Miley says hiring-committee meetings became contentious when he advocated for candidates of color. According to Miley, he and other members of Twitter’s black employee group, Blackbirds, were also kept out of meetings between the company’s executives and diversity advocates like Jesse Jackson and former NAACP head Ben Jealous. A particularly low point of his time at Twitter, Miley wrote, was during a conversation regarding diversity with Alex Roetter, Twitter’s senior vice president of engineering, in which Roetter allegedly told him, “Diversity is important, but we can’t lower the bar.” Roetter has sincepublicly apologized for the comment.
“Not only were we as a company not doing things about diversity, but the employees who did want to take a more active role were denied the resources to actually make anything happen,” says Mark Luckie, another black Twitter employee. Luckie, who worked for three years at Twitter as the manager of the journalism and media department, says he witnessed virtually no executive buy-in for diversity initiatives.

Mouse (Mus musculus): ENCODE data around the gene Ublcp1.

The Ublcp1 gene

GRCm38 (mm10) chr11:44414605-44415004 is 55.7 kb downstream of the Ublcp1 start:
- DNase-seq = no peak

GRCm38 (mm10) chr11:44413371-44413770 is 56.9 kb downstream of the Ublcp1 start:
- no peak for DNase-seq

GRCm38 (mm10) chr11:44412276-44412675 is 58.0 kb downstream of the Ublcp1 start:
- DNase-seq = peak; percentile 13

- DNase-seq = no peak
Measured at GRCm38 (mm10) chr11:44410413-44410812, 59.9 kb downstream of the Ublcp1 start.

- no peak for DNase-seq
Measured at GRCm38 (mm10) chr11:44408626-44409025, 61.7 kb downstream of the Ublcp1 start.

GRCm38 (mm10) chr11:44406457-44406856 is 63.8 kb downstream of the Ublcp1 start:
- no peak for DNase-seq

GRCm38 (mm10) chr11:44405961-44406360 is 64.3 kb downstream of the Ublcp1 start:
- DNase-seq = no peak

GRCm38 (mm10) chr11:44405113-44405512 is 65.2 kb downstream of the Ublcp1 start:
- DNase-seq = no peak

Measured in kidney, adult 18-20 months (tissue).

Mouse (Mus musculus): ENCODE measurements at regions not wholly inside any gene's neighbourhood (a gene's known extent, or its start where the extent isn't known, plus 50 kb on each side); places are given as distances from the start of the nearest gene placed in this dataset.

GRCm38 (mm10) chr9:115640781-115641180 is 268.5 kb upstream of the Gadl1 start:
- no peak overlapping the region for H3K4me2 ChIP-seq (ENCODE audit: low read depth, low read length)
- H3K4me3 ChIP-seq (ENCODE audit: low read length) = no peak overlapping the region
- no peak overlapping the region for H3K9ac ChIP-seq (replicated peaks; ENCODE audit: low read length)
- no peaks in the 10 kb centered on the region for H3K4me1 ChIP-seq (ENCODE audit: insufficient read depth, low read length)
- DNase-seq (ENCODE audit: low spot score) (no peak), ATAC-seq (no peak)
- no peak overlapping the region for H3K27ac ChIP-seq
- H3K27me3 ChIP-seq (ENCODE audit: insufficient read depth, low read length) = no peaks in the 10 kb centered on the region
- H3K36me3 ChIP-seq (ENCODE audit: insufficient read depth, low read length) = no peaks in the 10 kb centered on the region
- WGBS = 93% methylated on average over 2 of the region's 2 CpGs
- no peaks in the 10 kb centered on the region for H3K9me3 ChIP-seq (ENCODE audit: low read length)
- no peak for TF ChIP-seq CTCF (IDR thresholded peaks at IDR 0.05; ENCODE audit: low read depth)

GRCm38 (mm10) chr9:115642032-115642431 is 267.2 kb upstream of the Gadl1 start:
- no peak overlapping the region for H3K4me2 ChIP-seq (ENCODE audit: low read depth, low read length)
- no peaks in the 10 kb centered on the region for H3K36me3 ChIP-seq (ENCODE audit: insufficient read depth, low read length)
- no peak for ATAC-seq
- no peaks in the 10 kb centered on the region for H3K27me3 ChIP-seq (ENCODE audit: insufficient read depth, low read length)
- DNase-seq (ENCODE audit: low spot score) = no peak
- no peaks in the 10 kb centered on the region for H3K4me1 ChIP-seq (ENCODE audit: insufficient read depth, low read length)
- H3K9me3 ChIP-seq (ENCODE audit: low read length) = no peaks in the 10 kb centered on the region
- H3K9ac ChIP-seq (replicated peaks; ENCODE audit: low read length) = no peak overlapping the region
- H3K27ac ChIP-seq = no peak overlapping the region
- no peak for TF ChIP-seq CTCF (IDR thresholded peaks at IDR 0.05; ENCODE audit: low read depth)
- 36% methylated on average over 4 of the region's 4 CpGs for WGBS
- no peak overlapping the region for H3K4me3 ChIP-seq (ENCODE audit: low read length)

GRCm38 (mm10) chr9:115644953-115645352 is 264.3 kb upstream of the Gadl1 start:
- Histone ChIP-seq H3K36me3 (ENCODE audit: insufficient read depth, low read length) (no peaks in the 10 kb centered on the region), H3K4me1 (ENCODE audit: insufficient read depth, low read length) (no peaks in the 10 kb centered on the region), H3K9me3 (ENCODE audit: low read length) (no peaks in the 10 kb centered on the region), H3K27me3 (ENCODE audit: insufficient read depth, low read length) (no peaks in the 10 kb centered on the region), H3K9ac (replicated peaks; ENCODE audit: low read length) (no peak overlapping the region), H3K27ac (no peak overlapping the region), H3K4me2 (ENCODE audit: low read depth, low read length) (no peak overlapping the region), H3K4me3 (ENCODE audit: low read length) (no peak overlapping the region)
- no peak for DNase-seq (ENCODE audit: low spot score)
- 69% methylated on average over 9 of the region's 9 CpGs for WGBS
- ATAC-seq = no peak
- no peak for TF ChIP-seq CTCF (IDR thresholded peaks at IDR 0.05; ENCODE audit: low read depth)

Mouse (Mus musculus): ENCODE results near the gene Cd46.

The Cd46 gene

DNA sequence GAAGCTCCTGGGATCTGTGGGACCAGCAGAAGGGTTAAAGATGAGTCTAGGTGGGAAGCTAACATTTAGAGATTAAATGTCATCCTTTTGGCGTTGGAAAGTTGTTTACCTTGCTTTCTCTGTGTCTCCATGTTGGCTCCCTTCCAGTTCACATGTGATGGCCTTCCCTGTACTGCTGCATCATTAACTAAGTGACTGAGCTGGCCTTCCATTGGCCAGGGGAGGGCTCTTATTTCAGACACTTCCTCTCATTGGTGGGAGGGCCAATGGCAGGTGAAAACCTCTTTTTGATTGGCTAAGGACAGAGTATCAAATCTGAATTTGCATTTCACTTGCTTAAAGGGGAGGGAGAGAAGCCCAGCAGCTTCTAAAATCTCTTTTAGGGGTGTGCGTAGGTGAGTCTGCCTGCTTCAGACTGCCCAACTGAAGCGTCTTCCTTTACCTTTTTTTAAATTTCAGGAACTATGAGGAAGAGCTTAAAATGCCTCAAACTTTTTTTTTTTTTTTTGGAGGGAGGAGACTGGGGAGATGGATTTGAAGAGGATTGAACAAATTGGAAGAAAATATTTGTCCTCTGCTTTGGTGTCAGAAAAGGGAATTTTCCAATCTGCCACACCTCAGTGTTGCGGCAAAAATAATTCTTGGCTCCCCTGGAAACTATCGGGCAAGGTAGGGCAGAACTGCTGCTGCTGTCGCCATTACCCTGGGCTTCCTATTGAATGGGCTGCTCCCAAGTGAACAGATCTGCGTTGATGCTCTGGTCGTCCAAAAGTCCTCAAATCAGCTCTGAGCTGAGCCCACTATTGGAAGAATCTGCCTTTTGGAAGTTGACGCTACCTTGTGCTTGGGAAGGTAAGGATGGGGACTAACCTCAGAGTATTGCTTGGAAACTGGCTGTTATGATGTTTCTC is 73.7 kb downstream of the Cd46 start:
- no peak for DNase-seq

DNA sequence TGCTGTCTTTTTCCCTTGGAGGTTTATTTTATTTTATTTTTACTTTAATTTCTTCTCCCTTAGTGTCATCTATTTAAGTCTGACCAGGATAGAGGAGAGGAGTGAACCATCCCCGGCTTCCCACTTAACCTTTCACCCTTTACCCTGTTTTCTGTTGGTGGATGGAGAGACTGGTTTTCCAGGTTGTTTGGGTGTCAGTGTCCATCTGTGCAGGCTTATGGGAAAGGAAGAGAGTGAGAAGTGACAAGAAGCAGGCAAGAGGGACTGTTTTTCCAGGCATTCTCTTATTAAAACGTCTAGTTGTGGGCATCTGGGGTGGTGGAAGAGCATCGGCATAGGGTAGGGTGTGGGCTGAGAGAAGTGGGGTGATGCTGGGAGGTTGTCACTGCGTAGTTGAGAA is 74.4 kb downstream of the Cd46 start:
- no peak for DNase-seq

“A lot of the diversity initiatives—community service, guest speakers—originated from within the employee resource groups,” Luckie says. “In some cases, there was executive support, but not many of the initiatives came from the top down. To me, that sends a message to the company that diversity isn’t a priority.”
Miley argues that the company’s homogeneity is stunting its growth. Twitter has a reported 320 million active usersin comparison to Facebook’s 1.5 billion and Instagram’s over 400 million, and user growth at Twitter has been growing slowly. As a result, the company’s value has dropped from $31.4 billion in 2013 to about $20 billion currently. To reverse the trend, experts say Twitter needs to either find more users or increase engagement by the users it has now.